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Just as there are discernible stages in human physical and psychological growth, so there are stages in human spiritual development. The most widely read scholar of the subject today is James Fowler of Emory University, the writer of Stages of Faith: The Psychology of Human Development and the Quest for Meaning. But I first came to an awareness of these stages through my own personal experience.
The first of these experiences occurred within I was fourteen and began attending Christian churches in the area. I was mainly interested in checking out the girls but also in checking out what this Christianity business seemed to be about. I chose one particular church because it was only a few blocks down the street and because the most famous preacher of the day was preaching there. It was in the day before the "electronic church," but this man's every sermon was broadcast over almost every radio frequency across the country. At fourteen I had no trouble spotting him as a fraud. On the other hand, up the street in the opposite direction was another church with a well-known minister--not nearly as famous as the first but still probably among the top thirty in the Who's Who of preachers of the day-a Presbyterian named George Buttrick. And at age fourteen I had no trouble spotting George Buttrick as a holy man, a true man of God. What was I to think of this with my young brain? Here was the best known Christian preacher of the day, and as far as I could discern at age fourteen, I was well ahead of him. Yet in the same Christian religion was George Buttrick, who was obviously light years ahead of me. It just didn't compute. So I concluded that this Christianity business didn't make any sense, and I turned my back on it for the next generation.
Another significant non computing experience occurred more gradually. Over the course of a decade of practicing psychotherapy a strange pattern began to emerge. If people who were religious came to me in pain and trouble, and if they became engaged in the therapeutic process, so as to go the whole route, they frequently left therapy as atheists, agnostics, or at least skeptics. On the other hand, if atheists, agnostics, or skeptics came to me in pain or difficulty and became fully engaged, they frequently left therapy as deeply religious people. Same therapy, same therapist, successful but utterly different outcomes from a religious point of view. Again it didn't compute--until I realized that we are not all in the same place spiritually.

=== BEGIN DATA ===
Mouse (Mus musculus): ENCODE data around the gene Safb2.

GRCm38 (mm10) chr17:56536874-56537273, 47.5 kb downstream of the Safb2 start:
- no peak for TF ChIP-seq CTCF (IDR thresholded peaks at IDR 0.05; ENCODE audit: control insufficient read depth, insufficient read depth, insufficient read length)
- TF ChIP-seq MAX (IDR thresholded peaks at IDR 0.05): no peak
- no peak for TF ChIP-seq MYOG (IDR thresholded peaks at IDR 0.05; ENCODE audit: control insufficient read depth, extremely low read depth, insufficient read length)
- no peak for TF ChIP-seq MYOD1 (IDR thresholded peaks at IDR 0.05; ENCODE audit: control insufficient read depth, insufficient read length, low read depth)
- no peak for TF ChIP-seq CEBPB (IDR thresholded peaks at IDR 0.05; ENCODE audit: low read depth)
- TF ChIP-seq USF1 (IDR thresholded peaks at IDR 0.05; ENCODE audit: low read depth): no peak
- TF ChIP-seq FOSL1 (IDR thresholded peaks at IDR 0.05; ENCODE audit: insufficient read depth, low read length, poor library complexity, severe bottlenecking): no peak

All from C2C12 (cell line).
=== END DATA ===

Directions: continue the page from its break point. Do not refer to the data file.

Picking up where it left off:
With that realization came another: there is a pattern of progression through identifiable stages in human spiritual life. I myself have passed through them in my own spiritual journey. But here I will talk about those stages only in general, for individuals are unique and do not always fit nearly into my psychological or spiritual pigeonhole.
With that caveat, let me list my own understanding of these stages and the names I have chosen to give them:
Stage I: Chaotic, Antisocial.
Stage !!: Formal, Institutional, Fundamental.
Stage III: Skeptic, Individual (atheists included here)
Stage IV: Mystic, communal.
Originally posted by 547000
I actually find it the other way around:
I. Anti social
Though I have retained my support for individualism.
There is a saying though, that if you commiserate with your friend and neighbor, and he is kind hearted he will thank you, but if he is hard hearted, he will scorn you.
Originally posted by Titen-Sxull
reply to post by NewAgeMan
For me the stages went like this:
Fundamentalist Pentecostal -> Old Earth Creationist -> Deist -> Pantheist -> Agnostic-Atheist
Yes, but can you still speak in tongues?